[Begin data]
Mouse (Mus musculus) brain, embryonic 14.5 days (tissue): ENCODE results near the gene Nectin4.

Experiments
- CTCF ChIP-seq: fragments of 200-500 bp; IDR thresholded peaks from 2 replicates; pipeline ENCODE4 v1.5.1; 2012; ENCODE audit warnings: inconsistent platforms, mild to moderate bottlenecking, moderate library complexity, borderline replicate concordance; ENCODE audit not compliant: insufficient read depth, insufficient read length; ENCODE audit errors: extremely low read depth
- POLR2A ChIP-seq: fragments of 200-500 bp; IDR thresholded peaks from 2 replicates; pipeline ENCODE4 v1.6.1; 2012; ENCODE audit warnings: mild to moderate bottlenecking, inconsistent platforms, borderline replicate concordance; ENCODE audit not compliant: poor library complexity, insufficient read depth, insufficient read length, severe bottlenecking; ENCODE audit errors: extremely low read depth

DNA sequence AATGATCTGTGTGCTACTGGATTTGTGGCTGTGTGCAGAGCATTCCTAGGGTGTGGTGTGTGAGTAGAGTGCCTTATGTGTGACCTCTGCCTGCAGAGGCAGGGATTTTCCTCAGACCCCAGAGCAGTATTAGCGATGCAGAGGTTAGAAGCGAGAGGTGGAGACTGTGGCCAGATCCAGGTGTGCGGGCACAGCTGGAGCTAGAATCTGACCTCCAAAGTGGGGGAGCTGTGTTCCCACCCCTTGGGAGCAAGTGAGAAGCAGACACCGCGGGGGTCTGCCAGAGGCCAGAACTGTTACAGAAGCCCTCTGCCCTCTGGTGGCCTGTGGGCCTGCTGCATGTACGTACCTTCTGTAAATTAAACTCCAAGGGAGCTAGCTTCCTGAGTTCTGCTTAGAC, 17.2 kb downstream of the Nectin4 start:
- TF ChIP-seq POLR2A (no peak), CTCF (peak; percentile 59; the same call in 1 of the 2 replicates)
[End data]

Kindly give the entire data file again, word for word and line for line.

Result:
Mouse (Mus musculus) brain, embryonic 14.5 days (tissue): ENCODE results near the gene Nectin4.

Experiments
- CTCF ChIP-seq: fragments of 200-500 bp; IDR thresholded peaks from 2 replicates; pipeline ENCODE4 v1.5.1; 2012; ENCODE audit warnings: inconsistent platforms, mild to moderate bottlenecking, moderate library complexity, borderline replicate concordance; ENCODE audit not compliant: insufficient read depth, insufficient read length; ENCODE audit errors: extremely low read depth
- POLR2A ChIP-seq: fragments of 200-500 bp; IDR thresholded peaks from 2 replicates; pipeline ENCODE4 v1.6.1; 2012; ENCODE audit warnings: mild to moderate bottlenecking, inconsistent platforms, borderline replicate concordance; ENCODE audit not compliant: poor library complexity, insufficient read depth, insufficient read length, severe bottlenecking; ENCODE audit errors: extremely low read depth

DNA sequence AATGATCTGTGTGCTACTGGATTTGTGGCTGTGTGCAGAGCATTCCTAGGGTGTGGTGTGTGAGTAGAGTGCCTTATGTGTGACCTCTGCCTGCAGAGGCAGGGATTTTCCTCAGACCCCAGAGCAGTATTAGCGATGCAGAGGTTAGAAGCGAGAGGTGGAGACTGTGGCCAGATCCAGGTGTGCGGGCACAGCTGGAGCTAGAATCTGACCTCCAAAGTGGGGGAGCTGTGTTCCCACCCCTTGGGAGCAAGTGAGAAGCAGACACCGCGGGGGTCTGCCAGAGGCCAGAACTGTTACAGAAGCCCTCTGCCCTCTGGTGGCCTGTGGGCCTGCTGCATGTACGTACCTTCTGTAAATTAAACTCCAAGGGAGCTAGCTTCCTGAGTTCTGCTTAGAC, 17.2 kb downstream of the Nectin4 start:
- TF ChIP-seq POLR2A (no peak), CTCF (peak; percentile 59; the same call in 1 of the 2 replicates)